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Prioritizing Play: The Importance of Play-based Learning in Early Education

Northeast & Islands | July 06, 2022

Teachers and students participating in play-based learning

When my son opened the door to his preschool classroom this morning, one child was smoothing squares of colored felt onto the floors of a large dollhouse. At another table, stringy, green moss—coiled around smooth sticks and stumps—concealed gnome figurines and woodland creatures. Past the play kitchen and baby nursery, kids stacked heavy blocks to make a city or a pirate ship. In an adjoining room, bins of rice held funnels and measuring cups and spoons and rakes. The space invites play.

Play-based learning is relatively common in preschool settings and has been linked to the development of 21st century learning skills—including collaboration, communication, content, critical thinking, creative innovation, and confidence1—as well as social and emotional development,2 language development,3  and math outcomes.4 However, standards-based accountability and mounting pressures from parents and state officials to meet academic benchmarks as early as kindergarten have led teachers to focus on more didactic approaches, such as direct instruction, rote memorization, and worksheets.5

While direct instruction can be beneficial in some areas, like phonics, a balance with play-based learning remains essential. Some states are ensuring children’s access to classroom play by legally mandating a play-based approach to kindergarten. In 2018, New Hampshire amended its education law to require "child-directed experiences," including "movement, creative expression, exploration, socialization, and music." Yet, many teachers in New Hampshire and beyond remain uncertain about what play-based learning looks like and how they can facilitate it.


Though the value of play is widely recognized, teachers’ perspectives on play-based learning vary considerably,6 and their implementation of play-based practices is also mixed. "Teachers often say ’oh yes, I’m already doing that’ because they let their students play for 20 minutes at the end of the day," explains Christine Brennan, Deputy Commissioner of Education in New Hampshire, "but there’s so much more to it than that."

One study found that teachers who view play and learning as discrete and dichotomous activities predominantly provide children with opportunities to engage in "free play," while those who view play as a conduit to learning employ a much broader continuum of "guided play."7 Understanding the range of types of play can help educators, school leaders, and policymakers enhance the power of play in their classrooms.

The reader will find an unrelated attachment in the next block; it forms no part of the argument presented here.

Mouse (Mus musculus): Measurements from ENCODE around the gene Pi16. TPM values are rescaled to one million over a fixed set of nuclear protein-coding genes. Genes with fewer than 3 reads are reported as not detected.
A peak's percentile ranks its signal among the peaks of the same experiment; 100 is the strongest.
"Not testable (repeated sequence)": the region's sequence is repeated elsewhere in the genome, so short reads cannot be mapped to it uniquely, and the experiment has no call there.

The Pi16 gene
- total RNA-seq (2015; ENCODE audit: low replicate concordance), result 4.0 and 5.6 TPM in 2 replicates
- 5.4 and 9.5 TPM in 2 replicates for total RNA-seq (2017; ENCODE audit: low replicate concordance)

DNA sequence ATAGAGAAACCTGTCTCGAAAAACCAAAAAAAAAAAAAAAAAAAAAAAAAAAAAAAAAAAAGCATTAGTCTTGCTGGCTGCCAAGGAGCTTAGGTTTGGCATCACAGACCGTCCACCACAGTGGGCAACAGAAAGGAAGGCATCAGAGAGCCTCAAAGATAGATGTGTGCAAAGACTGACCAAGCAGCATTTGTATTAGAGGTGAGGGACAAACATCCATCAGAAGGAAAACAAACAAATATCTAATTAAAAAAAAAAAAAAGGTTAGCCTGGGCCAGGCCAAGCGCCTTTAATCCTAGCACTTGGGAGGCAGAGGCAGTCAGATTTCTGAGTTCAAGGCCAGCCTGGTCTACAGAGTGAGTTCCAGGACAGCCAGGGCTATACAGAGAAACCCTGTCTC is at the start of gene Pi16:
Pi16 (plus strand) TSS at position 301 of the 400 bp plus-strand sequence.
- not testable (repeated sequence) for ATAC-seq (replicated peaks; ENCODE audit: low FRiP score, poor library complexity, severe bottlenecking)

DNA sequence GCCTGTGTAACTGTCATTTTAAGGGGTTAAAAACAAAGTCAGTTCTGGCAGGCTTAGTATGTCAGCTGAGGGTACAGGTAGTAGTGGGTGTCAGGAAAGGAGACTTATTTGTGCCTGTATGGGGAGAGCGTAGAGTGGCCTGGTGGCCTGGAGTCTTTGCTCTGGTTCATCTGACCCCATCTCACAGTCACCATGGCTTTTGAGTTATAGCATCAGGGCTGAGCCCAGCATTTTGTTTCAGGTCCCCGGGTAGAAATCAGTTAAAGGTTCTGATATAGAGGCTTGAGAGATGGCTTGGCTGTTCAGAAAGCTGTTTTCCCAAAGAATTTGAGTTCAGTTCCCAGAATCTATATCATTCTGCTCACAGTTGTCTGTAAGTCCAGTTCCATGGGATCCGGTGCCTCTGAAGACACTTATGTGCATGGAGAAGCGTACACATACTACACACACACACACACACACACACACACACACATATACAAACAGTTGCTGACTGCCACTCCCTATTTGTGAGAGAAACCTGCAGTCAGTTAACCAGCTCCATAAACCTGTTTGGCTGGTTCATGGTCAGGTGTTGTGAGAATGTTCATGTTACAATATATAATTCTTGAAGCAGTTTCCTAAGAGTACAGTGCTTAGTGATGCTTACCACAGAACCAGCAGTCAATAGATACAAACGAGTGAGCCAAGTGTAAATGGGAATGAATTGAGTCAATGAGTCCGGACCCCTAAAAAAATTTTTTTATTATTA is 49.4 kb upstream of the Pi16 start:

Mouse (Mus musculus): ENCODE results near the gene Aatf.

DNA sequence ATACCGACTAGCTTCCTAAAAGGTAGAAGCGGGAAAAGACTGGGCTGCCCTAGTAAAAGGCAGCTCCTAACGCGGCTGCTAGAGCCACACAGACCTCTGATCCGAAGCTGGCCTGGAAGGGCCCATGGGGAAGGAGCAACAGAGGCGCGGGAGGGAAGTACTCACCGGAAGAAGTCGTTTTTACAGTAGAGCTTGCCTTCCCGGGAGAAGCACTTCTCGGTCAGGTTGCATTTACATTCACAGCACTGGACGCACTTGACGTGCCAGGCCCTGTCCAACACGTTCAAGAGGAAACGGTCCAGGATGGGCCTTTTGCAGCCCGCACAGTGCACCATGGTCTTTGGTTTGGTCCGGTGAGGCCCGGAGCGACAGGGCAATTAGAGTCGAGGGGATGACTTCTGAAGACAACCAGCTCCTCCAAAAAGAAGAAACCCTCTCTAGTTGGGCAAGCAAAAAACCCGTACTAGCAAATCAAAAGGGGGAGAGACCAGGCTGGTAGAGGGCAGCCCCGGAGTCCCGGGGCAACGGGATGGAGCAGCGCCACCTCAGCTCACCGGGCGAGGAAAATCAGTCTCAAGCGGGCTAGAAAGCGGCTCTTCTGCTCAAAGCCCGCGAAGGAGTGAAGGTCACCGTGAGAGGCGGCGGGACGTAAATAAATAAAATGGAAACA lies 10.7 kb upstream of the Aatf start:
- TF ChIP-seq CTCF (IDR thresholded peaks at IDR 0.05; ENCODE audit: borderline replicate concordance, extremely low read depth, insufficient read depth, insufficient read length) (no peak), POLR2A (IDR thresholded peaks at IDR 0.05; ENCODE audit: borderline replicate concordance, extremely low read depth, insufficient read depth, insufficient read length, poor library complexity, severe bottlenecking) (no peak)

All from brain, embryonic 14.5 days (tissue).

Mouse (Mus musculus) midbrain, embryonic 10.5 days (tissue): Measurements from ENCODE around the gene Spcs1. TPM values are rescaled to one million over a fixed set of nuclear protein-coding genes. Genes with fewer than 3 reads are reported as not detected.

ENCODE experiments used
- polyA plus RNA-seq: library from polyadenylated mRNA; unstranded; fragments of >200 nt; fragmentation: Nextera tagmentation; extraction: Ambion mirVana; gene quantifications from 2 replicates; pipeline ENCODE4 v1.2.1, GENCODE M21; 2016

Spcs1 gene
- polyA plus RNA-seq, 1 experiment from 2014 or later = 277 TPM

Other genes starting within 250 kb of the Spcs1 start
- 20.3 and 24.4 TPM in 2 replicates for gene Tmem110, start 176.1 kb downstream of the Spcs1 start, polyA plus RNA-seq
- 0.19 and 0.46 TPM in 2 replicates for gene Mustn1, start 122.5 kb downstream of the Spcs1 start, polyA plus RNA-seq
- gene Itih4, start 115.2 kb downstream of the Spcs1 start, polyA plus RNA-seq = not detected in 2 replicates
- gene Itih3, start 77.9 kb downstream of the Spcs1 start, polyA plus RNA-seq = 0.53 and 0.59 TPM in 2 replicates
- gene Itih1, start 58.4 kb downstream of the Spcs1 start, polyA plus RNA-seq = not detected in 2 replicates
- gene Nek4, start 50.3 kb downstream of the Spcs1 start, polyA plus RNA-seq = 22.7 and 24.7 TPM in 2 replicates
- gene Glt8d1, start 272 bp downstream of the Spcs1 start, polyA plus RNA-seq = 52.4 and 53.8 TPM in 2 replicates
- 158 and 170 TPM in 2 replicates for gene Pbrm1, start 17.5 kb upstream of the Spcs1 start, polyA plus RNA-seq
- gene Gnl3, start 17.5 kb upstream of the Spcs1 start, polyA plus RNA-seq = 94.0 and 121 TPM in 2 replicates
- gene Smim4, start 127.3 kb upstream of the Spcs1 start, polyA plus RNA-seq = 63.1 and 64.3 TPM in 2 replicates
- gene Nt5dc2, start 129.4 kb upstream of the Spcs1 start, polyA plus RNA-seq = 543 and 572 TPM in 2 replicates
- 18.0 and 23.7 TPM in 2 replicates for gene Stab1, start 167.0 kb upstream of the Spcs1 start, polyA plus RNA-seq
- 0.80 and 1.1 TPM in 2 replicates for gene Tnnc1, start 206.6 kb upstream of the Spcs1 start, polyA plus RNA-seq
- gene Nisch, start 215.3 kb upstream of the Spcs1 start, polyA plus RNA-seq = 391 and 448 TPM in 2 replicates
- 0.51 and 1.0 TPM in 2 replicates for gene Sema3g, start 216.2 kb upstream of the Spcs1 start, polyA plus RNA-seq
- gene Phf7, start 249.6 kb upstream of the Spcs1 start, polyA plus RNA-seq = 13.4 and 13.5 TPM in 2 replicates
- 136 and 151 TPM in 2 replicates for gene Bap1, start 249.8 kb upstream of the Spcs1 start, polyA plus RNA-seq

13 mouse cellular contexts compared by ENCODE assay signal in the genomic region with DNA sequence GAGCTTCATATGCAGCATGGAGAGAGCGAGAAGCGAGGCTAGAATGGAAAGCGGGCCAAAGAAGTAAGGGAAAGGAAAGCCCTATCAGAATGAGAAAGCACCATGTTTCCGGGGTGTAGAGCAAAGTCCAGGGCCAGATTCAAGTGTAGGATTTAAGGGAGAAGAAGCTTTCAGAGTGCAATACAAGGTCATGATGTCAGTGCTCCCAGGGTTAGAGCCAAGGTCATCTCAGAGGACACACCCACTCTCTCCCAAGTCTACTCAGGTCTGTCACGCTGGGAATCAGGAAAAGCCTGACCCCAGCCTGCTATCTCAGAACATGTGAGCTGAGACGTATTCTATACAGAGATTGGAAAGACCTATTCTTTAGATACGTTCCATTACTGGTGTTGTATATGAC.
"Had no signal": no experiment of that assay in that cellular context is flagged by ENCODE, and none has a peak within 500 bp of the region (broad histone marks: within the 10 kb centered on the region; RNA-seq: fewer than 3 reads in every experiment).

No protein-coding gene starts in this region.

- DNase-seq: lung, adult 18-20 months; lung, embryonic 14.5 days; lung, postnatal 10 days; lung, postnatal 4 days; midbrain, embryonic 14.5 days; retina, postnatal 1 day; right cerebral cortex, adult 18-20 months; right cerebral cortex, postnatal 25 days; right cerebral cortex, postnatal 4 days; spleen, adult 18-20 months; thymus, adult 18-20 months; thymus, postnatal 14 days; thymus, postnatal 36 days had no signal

Free and guided play have unique benefits for children. Free play describes play that is child-directed, voluntary, and flexible. It often, but not always, involves pretend play where children adopt roles and enact sociodramatic scenes. Teachers and researchers alike view the value of this type of play to be social, emotional, and developmental; children gain skills by negotiating relationships and conflicts with peers and by role-playing novel situations. Research finds that in classrooms where free play is most prevalent, teachers tend to intersperse didactic lessons with periods of free play in which they rarely intervene. Teachers typically use these periods of play to prepare another lesson or attend to administrative tasks.

Guided play implies a more active role for teachers, but what form should their guidance take? Pyle and Danniels describe four types of guided play that lie along a continuum from child-directed to teacher-directed.

  • Inquiry play is initiated by children according to their own interests. Teachers intervene by asking probing questions and introducing resources to further children’s exploration and investigation. For example, noticing that children have created a pretend flower shop, a teacher could provide soil and seeds, encourage students to consider the differences between cacti, flowers, and vegetables, and enable exploration of shapes, colors, and patterns through arrangements of fabric flowers.
  • Collaboratively designed play distributes control evenly between teachers and students. Together, they determine the context, themes, and resources of the play. For example, teachers and students could decide whether a particular area in the classroom should be a flower shop, doctor’s office, or airport, and together they would brainstorm what is needed to create that space. Play within this context is child-led, but as with inquiry play, the teacher interjects to advance learning.  
  • Playful learning is useful in situations where specific academic skills are not naturally learned in other types of play. In this mostly teacher-directed approach, educators can build a playful context around skills practice. For example, students practice addition and writing by completing order forms for their pretend flower shop.